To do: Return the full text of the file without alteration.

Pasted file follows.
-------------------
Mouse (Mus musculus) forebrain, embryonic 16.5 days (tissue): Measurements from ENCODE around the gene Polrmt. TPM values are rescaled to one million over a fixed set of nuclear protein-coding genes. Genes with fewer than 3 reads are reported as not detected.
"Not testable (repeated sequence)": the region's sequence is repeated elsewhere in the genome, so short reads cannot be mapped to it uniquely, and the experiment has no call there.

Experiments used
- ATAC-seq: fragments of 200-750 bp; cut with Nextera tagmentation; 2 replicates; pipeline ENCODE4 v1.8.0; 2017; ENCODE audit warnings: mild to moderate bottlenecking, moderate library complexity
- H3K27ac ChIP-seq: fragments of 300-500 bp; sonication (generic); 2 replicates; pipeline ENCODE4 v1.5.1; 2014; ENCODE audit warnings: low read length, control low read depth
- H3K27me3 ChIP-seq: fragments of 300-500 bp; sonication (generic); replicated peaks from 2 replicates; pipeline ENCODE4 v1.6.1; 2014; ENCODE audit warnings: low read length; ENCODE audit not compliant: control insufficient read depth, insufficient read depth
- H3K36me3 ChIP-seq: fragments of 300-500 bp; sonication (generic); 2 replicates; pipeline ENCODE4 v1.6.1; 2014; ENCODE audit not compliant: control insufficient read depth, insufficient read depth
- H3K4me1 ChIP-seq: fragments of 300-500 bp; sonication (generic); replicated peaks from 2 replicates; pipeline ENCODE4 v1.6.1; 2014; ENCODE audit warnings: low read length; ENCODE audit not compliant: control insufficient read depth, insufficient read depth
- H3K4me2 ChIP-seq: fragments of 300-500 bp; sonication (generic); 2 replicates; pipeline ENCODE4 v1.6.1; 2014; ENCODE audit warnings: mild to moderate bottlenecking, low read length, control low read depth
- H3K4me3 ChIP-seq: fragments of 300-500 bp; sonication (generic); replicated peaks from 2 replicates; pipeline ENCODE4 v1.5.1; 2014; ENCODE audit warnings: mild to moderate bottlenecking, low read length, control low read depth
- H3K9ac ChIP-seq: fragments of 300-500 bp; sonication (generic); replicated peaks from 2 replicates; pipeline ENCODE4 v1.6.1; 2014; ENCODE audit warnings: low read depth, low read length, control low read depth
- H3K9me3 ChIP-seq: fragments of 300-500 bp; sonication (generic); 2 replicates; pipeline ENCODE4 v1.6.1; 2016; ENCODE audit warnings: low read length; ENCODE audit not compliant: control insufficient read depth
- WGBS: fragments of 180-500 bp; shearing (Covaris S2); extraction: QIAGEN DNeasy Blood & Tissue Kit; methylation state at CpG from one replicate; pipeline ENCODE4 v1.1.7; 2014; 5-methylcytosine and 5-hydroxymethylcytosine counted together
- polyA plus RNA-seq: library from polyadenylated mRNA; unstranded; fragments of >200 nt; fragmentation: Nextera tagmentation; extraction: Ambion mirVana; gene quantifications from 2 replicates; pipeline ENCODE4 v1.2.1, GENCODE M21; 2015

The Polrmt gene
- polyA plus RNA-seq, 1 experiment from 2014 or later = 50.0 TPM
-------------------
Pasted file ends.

Mouse (Mus musculus) forebrain, embryonic 16.5 days (tissue): Measurements from ENCODE around the gene Polrmt. TPM values are rescaled to one million over a fixed set of nuclear protein-coding genes. Genes with fewer than 3 reads are reported as not detected.
"Not testable (repeated sequence)": the region's sequence is repeated elsewhere in the genome, so short reads cannot be mapped to it uniquely, and the experiment has no call there.

Experiments used
- ATAC-seq: fragments of 200-750 bp; cut with Nextera tagmentation; 2 replicates; pipeline ENCODE4 v1.8.0; 2017; ENCODE audit warnings: mild to moderate bottlenecking, moderate library complexity
- H3K27ac ChIP-seq: fragments of 300-500 bp; sonication (generic); 2 replicates; pipeline ENCODE4 v1.5.1; 2014; ENCODE audit warnings: low read length, control low read depth
- H3K27me3 ChIP-seq: fragments of 300-500 bp; sonication (generic); replicated peaks from 2 replicates; pipeline ENCODE4 v1.6.1; 2014; ENCODE audit warnings: low read length; ENCODE audit not compliant: control insufficient read depth, insufficient read depth
- H3K36me3 ChIP-seq: fragments of 300-500 bp; sonication (generic); 2 replicates; pipeline ENCODE4 v1.6.1; 2014; ENCODE audit not compliant: control insufficient read depth, insufficient read depth
- H3K4me1 ChIP-seq: fragments of 300-500 bp; sonication (generic); replicated peaks from 2 replicates; pipeline ENCODE4 v1.6.1; 2014; ENCODE audit warnings: low read length; ENCODE audit not compliant: control insufficient read depth, insufficient read depth
- H3K4me2 ChIP-seq: fragments of 300-500 bp; sonication (generic); 2 replicates; pipeline ENCODE4 v1.6.1; 2014; ENCODE audit warnings: mild to moderate bottlenecking, low read length, control low read depth
- H3K4me3 ChIP-seq: fragments of 300-500 bp; sonication (generic); replicated peaks from 2 replicates; pipeline ENCODE4 v1.5.1; 2014; ENCODE audit warnings: mild to moderate bottlenecking, low read length, control low read depth
- H3K9ac ChIP-seq: fragments of 300-500 bp; sonication (generic); replicated peaks from 2 replicates; pipeline ENCODE4 v1.6.1; 2014; ENCODE audit warnings: low read depth, low read length, control low read depth
- H3K9me3 ChIP-seq: fragments of 300-500 bp; sonication (generic); 2 replicates; pipeline ENCODE4 v1.6.1; 2016; ENCODE audit warnings: low read length; ENCODE audit not compliant: control insufficient read depth
- WGBS: fragments of 180-500 bp; shearing (Covaris S2); extraction: QIAGEN DNeasy Blood & Tissue Kit; methylation state at CpG from one replicate; pipeline ENCODE4 v1.1.7; 2014; 5-methylcytosine and 5-hydroxymethylcytosine counted together
- polyA plus RNA-seq: library from polyadenylated mRNA; unstranded; fragments of >200 nt; fragmentation: Nextera tagmentation; extraction: Ambion mirVana; gene quantifications from 2 replicates; pipeline ENCODE4 v1.2.1, GENCODE M21; 2015

The Polrmt gene
- polyA plus RNA-seq, 1 experiment from 2014 or later = 50.0 TPM